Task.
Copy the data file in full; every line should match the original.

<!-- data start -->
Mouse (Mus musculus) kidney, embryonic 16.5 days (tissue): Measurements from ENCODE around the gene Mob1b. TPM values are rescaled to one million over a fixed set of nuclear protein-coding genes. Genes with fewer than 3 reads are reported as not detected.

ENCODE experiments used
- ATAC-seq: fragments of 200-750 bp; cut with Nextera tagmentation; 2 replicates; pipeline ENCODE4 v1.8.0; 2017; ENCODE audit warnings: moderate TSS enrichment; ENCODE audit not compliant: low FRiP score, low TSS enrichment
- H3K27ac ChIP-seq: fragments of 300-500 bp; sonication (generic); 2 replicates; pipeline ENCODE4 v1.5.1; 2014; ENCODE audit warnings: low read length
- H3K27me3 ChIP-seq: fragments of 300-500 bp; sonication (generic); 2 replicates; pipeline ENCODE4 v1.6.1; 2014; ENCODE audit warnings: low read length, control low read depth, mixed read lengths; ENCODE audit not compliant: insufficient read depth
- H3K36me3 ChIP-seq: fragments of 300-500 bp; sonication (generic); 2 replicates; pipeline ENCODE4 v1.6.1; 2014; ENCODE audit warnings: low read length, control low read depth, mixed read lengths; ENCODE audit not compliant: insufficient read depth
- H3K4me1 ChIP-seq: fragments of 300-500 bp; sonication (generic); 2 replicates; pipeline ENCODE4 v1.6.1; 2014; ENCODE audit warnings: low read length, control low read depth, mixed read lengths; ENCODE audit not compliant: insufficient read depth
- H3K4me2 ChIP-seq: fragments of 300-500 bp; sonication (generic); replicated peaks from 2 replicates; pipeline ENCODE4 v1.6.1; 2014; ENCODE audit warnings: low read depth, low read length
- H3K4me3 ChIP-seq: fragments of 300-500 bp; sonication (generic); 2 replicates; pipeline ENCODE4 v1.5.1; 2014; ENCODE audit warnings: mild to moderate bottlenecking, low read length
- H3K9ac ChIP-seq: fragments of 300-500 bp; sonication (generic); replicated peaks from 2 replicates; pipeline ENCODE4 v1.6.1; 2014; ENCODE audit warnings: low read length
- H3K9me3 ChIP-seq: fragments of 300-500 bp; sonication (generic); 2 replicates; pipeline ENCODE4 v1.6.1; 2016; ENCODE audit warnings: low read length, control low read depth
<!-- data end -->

Mouse (Mus musculus) kidney, embryonic 16.5 days (tissue): Measurements from ENCODE around the gene Mob1b. TPM values are rescaled to one million over a fixed set of nuclear protein-coding genes. Genes with fewer than 3 reads are reported as not detected.

ENCODE experiments used
- ATAC-seq: fragments of 200-750 bp; cut with Nextera tagmentation; 2 replicates; pipeline ENCODE4 v1.8.0; 2017; ENCODE audit warnings: moderate TSS enrichment; ENCODE audit not compliant: low FRiP score, low TSS enrichment
- H3K27ac ChIP-seq: fragments of 300-500 bp; sonication (generic); 2 replicates; pipeline ENCODE4 v1.5.1; 2014; ENCODE audit warnings: low read length
- H3K27me3 ChIP-seq: fragments of 300-500 bp; sonication (generic); 2 replicates; pipeline ENCODE4 v1.6.1; 2014; ENCODE audit warnings: low read length, control low read depth, mixed read lengths; ENCODE audit not compliant: insufficient read depth
- H3K36me3 ChIP-seq: fragments of 300-500 bp; sonication (generic); 2 replicates; pipeline ENCODE4 v1.6.1; 2014; ENCODE audit warnings: low read length, control low read depth, mixed read lengths; ENCODE audit not compliant: insufficient read depth
- H3K4me1 ChIP-seq: fragments of 300-500 bp; sonication (generic); 2 replicates; pipeline ENCODE4 v1.6.1; 2014; ENCODE audit warnings: low read length, control low read depth, mixed read lengths; ENCODE audit not compliant: insufficient read depth
- H3K4me2 ChIP-seq: fragments of 300-500 bp; sonication (generic); replicated peaks from 2 replicates; pipeline ENCODE4 v1.6.1; 2014; ENCODE audit warnings: low read depth, low read length
- H3K4me3 ChIP-seq: fragments of 300-500 bp; sonication (generic); 2 replicates; pipeline ENCODE4 v1.5.1; 2014; ENCODE audit warnings: mild to moderate bottlenecking, low read length
- H3K9ac ChIP-seq: fragments of 300-500 bp; sonication (generic); replicated peaks from 2 replicates; pipeline ENCODE4 v1.6.1; 2014; ENCODE audit warnings: low read length
- H3K9me3 ChIP-seq: fragments of 300-500 bp; sonication (generic); 2 replicates; pipeline ENCODE4 v1.6.1; 2016; ENCODE audit warnings: low read length, control low read depth